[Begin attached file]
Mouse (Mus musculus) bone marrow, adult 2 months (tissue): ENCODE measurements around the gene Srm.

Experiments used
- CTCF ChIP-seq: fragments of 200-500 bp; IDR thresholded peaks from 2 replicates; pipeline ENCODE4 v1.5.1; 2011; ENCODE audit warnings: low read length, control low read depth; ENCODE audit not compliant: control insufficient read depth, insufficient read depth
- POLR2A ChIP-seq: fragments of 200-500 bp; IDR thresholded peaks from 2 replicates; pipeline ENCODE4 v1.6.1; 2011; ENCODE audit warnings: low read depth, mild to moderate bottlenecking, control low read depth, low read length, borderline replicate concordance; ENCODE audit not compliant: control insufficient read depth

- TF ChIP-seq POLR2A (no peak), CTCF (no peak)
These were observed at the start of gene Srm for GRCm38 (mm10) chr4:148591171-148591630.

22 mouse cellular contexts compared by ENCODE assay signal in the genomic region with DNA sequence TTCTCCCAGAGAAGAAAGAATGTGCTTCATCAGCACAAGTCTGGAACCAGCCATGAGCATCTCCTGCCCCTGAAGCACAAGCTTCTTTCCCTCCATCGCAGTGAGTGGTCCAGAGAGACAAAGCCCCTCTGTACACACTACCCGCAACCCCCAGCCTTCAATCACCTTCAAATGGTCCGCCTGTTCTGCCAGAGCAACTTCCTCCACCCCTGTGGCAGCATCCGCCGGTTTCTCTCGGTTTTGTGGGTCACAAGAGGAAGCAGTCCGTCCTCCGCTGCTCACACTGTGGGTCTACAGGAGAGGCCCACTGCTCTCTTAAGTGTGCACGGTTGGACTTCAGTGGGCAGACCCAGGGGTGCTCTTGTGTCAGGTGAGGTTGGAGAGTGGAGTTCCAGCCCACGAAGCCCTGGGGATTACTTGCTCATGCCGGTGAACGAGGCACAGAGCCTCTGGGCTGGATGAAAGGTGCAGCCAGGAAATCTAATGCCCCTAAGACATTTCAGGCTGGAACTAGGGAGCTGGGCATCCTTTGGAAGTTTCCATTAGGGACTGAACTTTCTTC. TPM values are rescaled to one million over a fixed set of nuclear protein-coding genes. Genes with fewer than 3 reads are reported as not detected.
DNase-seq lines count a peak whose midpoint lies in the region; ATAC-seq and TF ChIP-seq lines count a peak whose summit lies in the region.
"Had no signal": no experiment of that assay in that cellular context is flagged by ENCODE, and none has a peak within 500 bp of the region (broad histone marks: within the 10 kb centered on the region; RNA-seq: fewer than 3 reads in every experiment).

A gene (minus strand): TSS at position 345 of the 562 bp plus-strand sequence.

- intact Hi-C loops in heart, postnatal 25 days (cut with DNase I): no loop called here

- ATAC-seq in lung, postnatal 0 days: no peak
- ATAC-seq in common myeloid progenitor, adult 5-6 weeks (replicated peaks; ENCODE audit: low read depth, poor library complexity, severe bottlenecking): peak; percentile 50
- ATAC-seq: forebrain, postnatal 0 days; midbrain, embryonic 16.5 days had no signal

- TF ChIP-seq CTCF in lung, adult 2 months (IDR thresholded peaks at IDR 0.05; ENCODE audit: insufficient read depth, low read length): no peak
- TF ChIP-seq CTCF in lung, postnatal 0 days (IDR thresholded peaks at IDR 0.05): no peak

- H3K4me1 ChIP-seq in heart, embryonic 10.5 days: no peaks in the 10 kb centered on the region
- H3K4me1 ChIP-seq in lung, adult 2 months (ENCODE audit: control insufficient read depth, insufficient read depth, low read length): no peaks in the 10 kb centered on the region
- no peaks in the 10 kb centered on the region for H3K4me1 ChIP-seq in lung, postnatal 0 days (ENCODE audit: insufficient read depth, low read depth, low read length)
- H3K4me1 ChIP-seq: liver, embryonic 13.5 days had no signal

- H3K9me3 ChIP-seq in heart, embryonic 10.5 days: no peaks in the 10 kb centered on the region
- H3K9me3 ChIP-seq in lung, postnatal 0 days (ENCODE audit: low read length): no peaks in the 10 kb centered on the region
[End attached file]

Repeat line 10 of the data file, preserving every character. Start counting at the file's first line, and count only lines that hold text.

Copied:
A gene (minus strand): TSS at position 345 of the 562 bp plus-strand sequence.